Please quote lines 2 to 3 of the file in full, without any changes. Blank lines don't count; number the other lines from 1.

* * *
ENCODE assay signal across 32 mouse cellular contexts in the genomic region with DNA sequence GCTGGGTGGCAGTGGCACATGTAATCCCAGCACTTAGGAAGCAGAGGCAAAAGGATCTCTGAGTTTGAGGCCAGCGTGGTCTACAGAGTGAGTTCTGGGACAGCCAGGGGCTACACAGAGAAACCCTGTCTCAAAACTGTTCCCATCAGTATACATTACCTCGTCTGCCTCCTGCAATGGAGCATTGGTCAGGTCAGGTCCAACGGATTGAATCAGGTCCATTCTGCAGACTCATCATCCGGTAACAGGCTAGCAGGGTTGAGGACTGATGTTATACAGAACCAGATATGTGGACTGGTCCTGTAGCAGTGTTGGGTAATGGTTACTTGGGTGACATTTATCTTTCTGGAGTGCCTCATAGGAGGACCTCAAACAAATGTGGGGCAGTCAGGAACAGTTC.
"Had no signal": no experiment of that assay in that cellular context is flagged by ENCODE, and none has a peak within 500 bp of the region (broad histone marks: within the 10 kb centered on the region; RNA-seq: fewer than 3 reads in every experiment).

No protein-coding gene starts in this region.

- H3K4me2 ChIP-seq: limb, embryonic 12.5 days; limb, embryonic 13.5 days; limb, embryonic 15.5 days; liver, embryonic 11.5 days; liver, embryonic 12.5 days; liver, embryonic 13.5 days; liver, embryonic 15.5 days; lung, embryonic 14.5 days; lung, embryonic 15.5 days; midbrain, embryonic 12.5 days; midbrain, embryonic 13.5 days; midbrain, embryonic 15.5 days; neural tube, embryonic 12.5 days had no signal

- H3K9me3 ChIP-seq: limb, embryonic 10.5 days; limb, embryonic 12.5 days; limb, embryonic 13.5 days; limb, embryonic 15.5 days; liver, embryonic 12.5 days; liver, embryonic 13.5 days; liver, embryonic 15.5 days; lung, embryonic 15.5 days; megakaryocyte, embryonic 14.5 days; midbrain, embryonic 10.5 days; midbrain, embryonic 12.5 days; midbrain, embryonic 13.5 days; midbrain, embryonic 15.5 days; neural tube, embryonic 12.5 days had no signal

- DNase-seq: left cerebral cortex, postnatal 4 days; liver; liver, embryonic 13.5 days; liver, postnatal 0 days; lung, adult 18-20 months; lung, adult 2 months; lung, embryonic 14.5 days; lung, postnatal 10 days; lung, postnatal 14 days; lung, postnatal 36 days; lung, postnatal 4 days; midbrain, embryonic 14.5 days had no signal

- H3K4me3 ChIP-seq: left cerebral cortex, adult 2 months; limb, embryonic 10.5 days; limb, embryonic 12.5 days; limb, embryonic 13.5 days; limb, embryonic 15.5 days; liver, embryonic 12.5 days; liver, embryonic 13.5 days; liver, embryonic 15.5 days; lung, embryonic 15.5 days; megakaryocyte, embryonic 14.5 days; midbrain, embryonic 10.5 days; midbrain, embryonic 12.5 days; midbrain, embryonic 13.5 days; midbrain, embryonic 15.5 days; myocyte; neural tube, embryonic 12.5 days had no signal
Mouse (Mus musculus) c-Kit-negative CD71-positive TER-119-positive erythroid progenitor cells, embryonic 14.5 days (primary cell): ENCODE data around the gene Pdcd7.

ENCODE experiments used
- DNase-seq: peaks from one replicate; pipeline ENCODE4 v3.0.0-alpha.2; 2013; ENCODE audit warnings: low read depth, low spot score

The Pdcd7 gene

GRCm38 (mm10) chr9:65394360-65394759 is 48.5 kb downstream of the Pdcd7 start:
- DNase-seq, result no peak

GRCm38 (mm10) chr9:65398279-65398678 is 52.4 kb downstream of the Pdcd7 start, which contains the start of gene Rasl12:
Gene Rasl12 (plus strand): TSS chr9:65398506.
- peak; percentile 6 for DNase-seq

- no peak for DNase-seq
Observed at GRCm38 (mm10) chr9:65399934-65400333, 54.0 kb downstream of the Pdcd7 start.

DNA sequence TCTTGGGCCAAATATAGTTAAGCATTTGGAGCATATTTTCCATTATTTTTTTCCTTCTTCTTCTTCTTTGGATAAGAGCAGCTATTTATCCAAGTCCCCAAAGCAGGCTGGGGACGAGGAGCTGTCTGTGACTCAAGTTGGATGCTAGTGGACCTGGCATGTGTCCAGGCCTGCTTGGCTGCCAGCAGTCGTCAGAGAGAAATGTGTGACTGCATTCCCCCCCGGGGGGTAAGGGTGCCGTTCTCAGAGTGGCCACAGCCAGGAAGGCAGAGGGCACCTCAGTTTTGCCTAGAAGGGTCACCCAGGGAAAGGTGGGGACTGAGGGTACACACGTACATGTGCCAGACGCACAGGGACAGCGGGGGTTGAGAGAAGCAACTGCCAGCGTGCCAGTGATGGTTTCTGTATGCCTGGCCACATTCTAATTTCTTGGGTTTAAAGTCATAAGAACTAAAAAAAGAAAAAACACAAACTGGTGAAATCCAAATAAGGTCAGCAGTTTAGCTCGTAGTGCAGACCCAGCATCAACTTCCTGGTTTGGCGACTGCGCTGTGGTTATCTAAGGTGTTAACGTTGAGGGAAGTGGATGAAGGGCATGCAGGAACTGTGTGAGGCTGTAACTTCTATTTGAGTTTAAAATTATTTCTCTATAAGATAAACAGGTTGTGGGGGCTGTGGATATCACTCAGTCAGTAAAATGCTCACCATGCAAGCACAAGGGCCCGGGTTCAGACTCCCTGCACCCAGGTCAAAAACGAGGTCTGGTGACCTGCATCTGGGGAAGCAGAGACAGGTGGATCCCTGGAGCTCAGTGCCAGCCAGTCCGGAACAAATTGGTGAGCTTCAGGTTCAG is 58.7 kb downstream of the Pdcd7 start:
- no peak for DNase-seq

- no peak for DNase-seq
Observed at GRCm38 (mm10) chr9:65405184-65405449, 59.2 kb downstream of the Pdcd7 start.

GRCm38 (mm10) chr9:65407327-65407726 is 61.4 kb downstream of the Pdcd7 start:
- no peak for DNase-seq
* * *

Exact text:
"Had no signal": no experiment of that assay in that cellular context is flagged by ENCODE, and none has a peak within 500 bp of the region (broad histone marks: within the 10 kb centered on the region; RNA-seq: fewer than 3 reads in every experiment).

No protein-coding gene starts in this region.